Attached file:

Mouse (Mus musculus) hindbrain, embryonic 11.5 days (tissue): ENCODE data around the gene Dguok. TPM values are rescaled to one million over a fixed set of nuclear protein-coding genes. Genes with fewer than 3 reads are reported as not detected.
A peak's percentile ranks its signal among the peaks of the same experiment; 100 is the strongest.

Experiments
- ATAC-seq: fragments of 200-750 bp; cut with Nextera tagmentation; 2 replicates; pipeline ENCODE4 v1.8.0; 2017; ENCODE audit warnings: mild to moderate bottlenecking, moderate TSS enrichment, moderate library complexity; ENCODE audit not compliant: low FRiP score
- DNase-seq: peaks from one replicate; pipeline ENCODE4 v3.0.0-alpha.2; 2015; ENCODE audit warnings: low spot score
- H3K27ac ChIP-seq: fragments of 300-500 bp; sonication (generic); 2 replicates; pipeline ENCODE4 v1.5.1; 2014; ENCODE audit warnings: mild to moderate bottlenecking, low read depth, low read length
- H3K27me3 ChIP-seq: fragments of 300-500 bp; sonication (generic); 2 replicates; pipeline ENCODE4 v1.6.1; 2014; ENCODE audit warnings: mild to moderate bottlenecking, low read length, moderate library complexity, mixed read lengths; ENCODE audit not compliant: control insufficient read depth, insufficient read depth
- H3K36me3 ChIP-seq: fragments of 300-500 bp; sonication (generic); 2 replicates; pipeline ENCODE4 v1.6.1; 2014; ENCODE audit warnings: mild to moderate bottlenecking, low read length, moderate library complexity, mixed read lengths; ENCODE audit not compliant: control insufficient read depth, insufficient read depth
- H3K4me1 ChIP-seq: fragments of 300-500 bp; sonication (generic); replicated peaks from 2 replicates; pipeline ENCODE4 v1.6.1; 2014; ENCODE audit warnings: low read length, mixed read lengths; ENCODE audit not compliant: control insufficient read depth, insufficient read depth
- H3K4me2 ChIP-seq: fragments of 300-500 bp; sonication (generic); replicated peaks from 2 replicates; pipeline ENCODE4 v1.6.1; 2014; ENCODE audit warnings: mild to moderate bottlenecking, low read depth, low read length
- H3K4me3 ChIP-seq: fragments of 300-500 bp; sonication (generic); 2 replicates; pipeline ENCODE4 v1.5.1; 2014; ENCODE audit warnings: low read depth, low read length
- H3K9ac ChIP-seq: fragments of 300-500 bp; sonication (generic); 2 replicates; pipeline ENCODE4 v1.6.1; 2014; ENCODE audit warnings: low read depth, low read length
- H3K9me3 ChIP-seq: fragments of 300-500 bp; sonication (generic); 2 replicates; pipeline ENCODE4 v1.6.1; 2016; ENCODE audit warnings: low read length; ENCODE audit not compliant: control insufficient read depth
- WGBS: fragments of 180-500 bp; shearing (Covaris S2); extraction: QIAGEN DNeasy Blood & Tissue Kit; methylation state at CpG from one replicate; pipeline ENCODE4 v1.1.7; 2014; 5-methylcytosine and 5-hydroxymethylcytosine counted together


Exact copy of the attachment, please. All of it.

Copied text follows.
Mouse (Mus musculus) hindbrain, embryonic 11.5 days (tissue): ENCODE data around the gene Dguok. TPM values are rescaled to one million over a fixed set of nuclear protein-coding genes. Genes with fewer than 3 reads are reported as not detected.
A peak's percentile ranks its signal among the peaks of the same experiment; 100 is the strongest.

Experiments
- ATAC-seq: fragments of 200-750 bp; cut with Nextera tagmentation; 2 replicates; pipeline ENCODE4 v1.8.0; 2017; ENCODE audit warnings: mild to moderate bottlenecking, moderate TSS enrichment, moderate library complexity; ENCODE audit not compliant: low FRiP score
- DNase-seq: peaks from one replicate; pipeline ENCODE4 v3.0.0-alpha.2; 2015; ENCODE audit warnings: low spot score
- H3K27ac ChIP-seq: fragments of 300-500 bp; sonication (generic); 2 replicates; pipeline ENCODE4 v1.5.1; 2014; ENCODE audit warnings: mild to moderate bottlenecking, low read depth, low read length
- H3K27me3 ChIP-seq: fragments of 300-500 bp; sonication (generic); 2 replicates; pipeline ENCODE4 v1.6.1; 2014; ENCODE audit warnings: mild to moderate bottlenecking, low read length, moderate library complexity, mixed read lengths; ENCODE audit not compliant: control insufficient read depth, insufficient read depth
- H3K36me3 ChIP-seq: fragments of 300-500 bp; sonication (generic); 2 replicates; pipeline ENCODE4 v1.6.1; 2014; ENCODE audit warnings: mild to moderate bottlenecking, low read length, moderate library complexity, mixed read lengths; ENCODE audit not compliant: control insufficient read depth, insufficient read depth
- H3K4me1 ChIP-seq: fragments of 300-500 bp; sonication (generic); replicated peaks from 2 replicates; pipeline ENCODE4 v1.6.1; 2014; ENCODE audit warnings: low read length, mixed read lengths; ENCODE audit not compliant: control insufficient read depth, insufficient read depth
- H3K4me2 ChIP-seq: fragments of 300-500 bp; sonication (generic); replicated peaks from 2 replicates; pipeline ENCODE4 v1.6.1; 2014; ENCODE audit warnings: mild to moderate bottlenecking, low read depth, low read length
- H3K4me3 ChIP-seq: fragments of 300-500 bp; sonication (generic); 2 replicates; pipeline ENCODE4 v1.5.1; 2014; ENCODE audit warnings: low read depth, low read length
- H3K9ac ChIP-seq: fragments of 300-500 bp; sonication (generic); 2 replicates; pipeline ENCODE4 v1.6.1; 2014; ENCODE audit warnings: low read depth, low read length
- H3K9me3 ChIP-seq: fragments of 300-500 bp; sonication (generic); 2 replicates; pipeline ENCODE4 v1.6.1; 2016; ENCODE audit warnings: low read length; ENCODE audit not compliant: control insufficient read depth
- WGBS: fragments of 180-500 bp; shearing (Covaris S2); extraction: QIAGEN DNeasy Blood & Tissue Kit; methylation state at CpG from one replicate; pipeline ENCODE4 v1.1.7; 2014; 5-methylcytosine and 5-hydroxymethylcytosine counted together